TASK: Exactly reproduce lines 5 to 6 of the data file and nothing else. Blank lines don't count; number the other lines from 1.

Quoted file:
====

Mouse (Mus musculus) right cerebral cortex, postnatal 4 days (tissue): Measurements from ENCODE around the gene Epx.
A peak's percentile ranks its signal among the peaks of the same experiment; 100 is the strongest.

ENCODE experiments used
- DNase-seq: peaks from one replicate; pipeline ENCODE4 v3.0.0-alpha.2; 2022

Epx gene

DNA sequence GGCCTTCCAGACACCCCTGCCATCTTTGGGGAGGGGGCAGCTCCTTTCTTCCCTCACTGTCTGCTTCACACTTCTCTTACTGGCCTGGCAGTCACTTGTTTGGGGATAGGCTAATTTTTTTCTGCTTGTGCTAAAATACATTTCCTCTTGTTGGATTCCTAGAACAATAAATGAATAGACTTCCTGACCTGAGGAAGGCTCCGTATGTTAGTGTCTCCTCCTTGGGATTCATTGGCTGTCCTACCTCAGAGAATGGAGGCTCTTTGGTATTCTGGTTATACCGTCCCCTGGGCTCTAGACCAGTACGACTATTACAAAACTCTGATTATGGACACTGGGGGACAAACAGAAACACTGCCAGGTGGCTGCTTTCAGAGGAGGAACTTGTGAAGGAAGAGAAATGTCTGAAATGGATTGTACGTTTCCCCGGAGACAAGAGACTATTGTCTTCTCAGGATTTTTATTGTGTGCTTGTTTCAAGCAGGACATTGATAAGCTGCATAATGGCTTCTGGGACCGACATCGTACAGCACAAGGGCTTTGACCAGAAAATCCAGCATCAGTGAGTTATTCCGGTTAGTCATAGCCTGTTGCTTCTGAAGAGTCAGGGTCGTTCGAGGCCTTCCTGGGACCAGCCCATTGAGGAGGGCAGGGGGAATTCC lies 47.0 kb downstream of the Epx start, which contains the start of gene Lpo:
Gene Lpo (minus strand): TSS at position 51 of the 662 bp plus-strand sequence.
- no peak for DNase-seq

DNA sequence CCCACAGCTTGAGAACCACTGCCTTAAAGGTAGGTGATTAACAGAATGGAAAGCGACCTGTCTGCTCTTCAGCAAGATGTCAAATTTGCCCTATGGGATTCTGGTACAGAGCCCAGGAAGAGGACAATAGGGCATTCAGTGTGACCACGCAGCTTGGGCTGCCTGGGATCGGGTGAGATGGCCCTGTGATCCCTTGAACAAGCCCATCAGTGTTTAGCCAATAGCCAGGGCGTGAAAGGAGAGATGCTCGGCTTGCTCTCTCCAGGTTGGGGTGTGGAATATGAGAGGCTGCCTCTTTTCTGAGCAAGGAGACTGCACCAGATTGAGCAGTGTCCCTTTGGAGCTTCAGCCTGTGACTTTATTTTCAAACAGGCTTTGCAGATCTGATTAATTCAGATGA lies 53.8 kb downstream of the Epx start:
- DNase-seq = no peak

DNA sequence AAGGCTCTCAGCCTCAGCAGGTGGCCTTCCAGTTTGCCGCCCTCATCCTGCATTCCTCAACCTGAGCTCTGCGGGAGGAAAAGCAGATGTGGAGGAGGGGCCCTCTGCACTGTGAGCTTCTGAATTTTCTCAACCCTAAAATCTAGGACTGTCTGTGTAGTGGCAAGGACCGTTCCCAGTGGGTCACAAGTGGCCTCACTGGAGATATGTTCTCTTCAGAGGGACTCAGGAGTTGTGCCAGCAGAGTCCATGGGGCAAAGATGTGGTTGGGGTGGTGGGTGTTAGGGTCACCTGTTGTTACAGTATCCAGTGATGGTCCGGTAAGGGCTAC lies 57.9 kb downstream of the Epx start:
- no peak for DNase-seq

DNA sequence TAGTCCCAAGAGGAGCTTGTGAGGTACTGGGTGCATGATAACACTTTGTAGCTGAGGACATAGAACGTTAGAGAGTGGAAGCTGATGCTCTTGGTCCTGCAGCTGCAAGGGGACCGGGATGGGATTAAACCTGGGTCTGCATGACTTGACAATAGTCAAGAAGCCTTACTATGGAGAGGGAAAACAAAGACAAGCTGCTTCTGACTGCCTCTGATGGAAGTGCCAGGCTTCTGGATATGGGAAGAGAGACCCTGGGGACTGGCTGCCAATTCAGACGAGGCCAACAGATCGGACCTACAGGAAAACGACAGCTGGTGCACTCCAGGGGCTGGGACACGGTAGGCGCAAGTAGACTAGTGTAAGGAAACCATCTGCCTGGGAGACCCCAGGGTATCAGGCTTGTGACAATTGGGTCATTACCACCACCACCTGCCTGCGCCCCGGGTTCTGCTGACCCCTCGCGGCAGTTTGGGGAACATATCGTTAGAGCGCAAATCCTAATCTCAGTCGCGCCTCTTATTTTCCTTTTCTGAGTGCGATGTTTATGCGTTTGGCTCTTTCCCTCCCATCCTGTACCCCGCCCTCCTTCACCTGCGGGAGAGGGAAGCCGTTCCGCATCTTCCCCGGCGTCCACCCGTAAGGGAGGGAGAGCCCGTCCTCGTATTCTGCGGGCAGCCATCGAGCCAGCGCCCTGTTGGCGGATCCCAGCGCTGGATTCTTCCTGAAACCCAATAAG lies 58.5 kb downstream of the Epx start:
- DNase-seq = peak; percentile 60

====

Epx gene

DNA sequence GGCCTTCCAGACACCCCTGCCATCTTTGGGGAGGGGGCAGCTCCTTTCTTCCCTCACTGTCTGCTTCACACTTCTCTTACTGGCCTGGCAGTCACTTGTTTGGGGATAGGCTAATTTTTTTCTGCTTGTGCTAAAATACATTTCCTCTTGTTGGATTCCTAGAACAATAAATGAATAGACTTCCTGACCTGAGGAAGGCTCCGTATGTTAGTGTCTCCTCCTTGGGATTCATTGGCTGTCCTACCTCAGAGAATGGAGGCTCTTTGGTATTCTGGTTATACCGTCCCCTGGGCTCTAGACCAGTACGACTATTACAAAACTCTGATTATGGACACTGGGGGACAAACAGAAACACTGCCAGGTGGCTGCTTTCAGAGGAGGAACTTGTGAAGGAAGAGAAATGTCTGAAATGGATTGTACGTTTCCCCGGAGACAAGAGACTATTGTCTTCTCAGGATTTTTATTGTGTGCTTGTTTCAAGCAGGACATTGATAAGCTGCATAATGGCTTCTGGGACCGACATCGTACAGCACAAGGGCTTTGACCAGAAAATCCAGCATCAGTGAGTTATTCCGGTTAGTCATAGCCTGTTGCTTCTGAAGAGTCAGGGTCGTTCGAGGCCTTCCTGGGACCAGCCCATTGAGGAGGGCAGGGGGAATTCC lies 47.0 kb downstream of the Epx start, which contains the start of gene Lpo: